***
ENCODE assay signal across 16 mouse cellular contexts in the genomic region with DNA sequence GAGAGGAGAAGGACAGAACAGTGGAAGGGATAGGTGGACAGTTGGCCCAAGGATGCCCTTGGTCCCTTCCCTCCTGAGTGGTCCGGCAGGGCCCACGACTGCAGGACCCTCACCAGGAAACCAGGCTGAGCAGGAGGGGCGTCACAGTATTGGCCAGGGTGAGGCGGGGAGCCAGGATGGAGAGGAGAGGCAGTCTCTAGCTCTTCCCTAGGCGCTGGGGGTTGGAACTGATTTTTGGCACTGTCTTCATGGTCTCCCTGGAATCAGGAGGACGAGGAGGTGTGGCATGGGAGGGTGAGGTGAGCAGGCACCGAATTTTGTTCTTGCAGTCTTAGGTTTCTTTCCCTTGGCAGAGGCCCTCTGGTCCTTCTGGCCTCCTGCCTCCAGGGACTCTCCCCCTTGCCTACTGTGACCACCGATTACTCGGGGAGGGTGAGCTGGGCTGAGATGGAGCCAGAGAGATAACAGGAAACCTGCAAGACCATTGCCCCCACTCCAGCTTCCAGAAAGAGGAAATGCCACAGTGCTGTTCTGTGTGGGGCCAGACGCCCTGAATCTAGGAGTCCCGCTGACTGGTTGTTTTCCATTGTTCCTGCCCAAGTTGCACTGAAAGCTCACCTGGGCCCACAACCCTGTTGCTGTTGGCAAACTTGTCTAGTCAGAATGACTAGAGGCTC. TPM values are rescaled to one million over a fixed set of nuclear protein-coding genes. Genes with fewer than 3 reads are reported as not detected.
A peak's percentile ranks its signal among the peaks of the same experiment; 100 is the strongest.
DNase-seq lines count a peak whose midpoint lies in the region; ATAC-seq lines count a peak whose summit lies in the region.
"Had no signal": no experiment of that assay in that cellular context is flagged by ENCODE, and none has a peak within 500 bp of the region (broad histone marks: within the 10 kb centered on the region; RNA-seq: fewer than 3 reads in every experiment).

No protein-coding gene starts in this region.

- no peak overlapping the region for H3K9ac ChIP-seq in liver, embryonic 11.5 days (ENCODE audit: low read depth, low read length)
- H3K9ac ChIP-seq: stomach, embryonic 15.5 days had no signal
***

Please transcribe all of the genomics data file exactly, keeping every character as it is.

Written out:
ENCODE assay signal across 16 mouse cellular contexts in the genomic region with DNA sequence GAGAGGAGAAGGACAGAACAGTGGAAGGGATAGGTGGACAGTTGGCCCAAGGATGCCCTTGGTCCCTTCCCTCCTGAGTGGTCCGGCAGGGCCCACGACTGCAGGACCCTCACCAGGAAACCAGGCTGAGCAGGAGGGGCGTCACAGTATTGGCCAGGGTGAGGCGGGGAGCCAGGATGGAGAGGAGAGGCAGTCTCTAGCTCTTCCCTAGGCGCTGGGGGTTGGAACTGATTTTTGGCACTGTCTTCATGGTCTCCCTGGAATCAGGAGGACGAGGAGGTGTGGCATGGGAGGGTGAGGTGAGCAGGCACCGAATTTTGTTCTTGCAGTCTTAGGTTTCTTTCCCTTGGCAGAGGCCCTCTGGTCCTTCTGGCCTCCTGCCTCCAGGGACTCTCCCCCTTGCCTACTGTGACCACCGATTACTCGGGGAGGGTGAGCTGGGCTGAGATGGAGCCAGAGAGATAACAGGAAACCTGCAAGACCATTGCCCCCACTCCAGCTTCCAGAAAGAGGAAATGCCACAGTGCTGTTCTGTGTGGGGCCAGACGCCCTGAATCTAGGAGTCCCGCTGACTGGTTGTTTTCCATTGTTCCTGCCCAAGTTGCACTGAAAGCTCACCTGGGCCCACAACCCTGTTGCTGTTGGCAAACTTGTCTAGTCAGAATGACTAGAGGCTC. TPM values are rescaled to one million over a fixed set of nuclear protein-coding genes. Genes with fewer than 3 reads are reported as not detected.
A peak's percentile ranks its signal among the peaks of the same experiment; 100 is the strongest.
DNase-seq lines count a peak whose midpoint lies in the region; ATAC-seq lines count a peak whose summit lies in the region.
"Had no signal": no experiment of that assay in that cellular context is flagged by ENCODE, and none has a peak within 500 bp of the region (broad histone marks: within the 10 kb centered on the region; RNA-seq: fewer than 3 reads in every experiment).

No protein-coding gene starts in this region.

- no peak overlapping the region for H3K9ac ChIP-seq in liver, embryonic 11.5 days (ENCODE audit: low read depth, low read length)
- H3K9ac ChIP-seq: stomach, embryonic 15.5 days had no signal